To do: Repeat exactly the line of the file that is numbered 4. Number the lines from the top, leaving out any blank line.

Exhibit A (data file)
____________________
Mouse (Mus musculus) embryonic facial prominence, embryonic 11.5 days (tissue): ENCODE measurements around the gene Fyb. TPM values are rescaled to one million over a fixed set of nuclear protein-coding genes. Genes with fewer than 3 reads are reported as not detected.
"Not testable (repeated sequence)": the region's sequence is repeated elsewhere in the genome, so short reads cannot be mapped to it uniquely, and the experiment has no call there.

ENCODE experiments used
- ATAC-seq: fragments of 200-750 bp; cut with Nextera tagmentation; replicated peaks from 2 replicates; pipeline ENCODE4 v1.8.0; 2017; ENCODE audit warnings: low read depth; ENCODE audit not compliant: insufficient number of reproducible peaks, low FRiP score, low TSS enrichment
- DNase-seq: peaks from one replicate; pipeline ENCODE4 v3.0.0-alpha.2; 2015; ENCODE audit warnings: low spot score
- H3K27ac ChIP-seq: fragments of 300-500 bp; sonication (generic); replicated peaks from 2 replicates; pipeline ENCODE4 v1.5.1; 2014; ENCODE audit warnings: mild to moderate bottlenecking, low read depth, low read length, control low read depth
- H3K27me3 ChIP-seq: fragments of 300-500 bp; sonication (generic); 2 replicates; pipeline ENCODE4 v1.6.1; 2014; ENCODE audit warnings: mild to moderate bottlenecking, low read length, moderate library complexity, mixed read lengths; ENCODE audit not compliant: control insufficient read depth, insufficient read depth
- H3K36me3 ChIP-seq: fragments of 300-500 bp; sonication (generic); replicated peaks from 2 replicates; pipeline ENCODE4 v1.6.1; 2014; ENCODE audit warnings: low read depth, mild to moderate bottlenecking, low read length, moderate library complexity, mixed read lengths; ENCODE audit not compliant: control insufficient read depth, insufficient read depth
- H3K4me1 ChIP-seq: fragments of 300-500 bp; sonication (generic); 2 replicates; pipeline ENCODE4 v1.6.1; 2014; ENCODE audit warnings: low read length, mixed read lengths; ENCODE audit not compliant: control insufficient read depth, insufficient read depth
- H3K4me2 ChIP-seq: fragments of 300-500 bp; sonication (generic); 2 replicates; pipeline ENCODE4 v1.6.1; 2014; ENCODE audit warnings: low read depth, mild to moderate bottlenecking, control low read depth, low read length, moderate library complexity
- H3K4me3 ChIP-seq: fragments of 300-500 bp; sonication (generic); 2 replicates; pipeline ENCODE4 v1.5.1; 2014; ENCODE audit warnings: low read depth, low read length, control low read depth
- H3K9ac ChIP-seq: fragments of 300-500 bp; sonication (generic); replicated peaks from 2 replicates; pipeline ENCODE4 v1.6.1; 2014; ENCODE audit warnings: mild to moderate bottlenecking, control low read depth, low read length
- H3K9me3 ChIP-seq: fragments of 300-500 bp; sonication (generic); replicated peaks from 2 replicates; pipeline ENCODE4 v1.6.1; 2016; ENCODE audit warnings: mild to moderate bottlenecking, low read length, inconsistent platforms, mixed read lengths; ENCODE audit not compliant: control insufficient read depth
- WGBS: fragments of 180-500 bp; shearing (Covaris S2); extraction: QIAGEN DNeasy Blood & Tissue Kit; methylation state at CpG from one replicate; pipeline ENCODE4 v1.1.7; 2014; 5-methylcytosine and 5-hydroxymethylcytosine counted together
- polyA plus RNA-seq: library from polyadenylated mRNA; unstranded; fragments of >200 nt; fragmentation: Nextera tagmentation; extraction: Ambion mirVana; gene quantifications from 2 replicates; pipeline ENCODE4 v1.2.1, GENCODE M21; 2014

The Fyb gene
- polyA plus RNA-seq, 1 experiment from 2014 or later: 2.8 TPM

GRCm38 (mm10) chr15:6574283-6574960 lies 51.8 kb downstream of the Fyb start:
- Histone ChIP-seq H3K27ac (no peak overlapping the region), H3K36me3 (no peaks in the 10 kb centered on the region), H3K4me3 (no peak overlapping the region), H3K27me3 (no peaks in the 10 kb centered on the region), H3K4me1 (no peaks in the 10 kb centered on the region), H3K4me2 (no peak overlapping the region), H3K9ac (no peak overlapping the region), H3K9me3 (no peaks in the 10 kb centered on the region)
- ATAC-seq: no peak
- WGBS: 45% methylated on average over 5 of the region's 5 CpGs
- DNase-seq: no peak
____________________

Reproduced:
- ATAC-seq: fragments of 200-750 bp; cut with Nextera tagmentation; replicated peaks from 2 replicates; pipeline ENCODE4 v1.8.0; 2017; ENCODE audit warnings: low read depth; ENCODE audit not compliant: insufficient number of reproducible peaks, low FRiP score, low TSS enrichment